Rain rolled into Winfield and followed Dad and I north along the turnpike, peaking in Emporia where we stopped for supper and Braum’s ice cream, but tapered off as we continued northeast along I-35 to K-7 in Olathe and finally reaching Lansing/Leavenworth by 8:00 p.m. — only one hour late mostly due to too much talking (missing exits) and stopping for gas and food.

A wonderful weekend getaway in Winfield I hope to repeat in the future.

Ciao,

Jon

Best Time to Spy Comet Hartley Two is Now

I tried several times this week to spot the comet Hartley 2 using my birthday preset as an assist.  According to EarthSky’s blog, you should be able to find it with binoculars near the constellation Cassiopeia.  Here’s a graphic from that blog posting to assist in pinpointing the comet:

Since tonight is October 9th, the comet is below the Double Cluster.  I’m taking all the telescope equipment with me to Winfield today so I can make the attempt again tonight (since the moon is still very new and the skies are dark).

Happy comet hunting and keep looking up!

What does the contents of my purse say about me?

While driving somewhere this week (either to training or home from it), I heard the DJs on KLOVE mention a new documentary entitled ‘The Contents of Her Purse.’  Apparently, the contents of a woman’s purse says something about her.  What, I don’t know, since I haven’t seen the documentary.

So, the DJ’s asked for women to comment on their blog answering ‘What does your handbag say about you?’.   It got me thinking.  I haven’t done much but stuff things in my purse for many moons, so I took everything out of my purse this afternoon:

 

My Mossy Mess
My Mossy Mess

 

So, briefly from top left to lower right:  my purse, my pick, my bifocals (in the case), my reading glass (also in a case), my wallet, my chapstick, my lipstick, my microfiber glass cleaning cloth in plastic slipcover, my brush, my ibuprofen, my mortgage payment booklet, my spare auto insurance card, a fine line permanent marker, a pen, two tissue wrapped coins from my father, a couple of hairclips, an old used up set of check duplicates, my water bill, my library cards (for Lansing, KCMO and Johnson County), my gum, salt/pepper packets, my keys, my St. Louis office security card, an old prayer request from this past March, an old bus pass receipt and a flyer that came with my new Price Chopper Shopper card.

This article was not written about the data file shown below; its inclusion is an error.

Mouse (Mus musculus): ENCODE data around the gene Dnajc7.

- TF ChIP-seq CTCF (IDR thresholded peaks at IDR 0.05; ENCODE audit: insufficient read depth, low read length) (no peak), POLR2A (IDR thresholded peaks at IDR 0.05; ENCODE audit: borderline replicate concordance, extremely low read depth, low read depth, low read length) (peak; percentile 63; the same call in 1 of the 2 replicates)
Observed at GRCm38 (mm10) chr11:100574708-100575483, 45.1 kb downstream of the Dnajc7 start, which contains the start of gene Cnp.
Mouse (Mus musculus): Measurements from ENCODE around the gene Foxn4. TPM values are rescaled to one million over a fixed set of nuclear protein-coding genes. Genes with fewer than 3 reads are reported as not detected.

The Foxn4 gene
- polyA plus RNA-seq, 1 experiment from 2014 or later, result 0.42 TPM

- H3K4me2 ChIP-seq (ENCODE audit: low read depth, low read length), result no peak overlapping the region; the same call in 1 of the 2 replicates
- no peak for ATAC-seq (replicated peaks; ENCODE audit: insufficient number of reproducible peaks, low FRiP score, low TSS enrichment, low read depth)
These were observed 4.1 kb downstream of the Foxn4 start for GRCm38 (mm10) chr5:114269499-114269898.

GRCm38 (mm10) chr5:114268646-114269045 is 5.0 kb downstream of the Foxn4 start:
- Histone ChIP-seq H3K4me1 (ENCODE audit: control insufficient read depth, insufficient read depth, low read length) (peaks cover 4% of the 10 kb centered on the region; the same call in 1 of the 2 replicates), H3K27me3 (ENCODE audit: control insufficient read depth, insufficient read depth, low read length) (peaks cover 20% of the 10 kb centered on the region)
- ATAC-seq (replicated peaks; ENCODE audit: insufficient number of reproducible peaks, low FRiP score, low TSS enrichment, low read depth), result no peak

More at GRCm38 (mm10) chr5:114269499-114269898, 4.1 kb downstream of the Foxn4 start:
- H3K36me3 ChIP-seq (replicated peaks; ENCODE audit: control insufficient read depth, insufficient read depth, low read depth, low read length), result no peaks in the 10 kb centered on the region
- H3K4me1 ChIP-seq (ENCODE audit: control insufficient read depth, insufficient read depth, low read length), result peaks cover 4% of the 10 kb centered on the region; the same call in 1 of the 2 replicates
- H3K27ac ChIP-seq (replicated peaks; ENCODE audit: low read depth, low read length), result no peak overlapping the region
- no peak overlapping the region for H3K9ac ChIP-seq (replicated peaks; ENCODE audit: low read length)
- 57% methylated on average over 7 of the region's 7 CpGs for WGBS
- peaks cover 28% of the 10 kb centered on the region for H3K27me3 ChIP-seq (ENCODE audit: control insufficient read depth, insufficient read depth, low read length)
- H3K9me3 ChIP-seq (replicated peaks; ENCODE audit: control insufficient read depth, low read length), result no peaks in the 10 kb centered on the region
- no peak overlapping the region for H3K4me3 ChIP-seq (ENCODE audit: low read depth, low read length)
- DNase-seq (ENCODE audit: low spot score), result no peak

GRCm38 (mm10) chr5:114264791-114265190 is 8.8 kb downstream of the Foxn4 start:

I didn’t take everything out of my wallet, which is crammed full of old receipts, various plastic cards (debit, credit, shopper, membership, etc.) and checkbook and pen.

I’m not sure what this stuff says about me besides that I like to read (three library cards and two pairs of glasses).  Any thoughts?

KCOG October Meeting: Upgrading Sharepoint (2007 to 2010)

After my fourth day of training in SQL Server 2005 (at the New Horizons Computer Learning Center in the Metro South Mall in Overland Park), I stayed in the area to attend the October meeting of KCOG (Kansas City Office Geeks) held at yet another training facility (Centriq on State Line Road).

The presenter was Karthik Venkataraman of Rishi Solutions and he gave a short presentation and demo on upgrading SharePoint 2007 to 2010.  The demo failed (of course) because the prerequisites for upgrading are steep, including Windows 2008 64-bit along with MOSS 2007 SP2.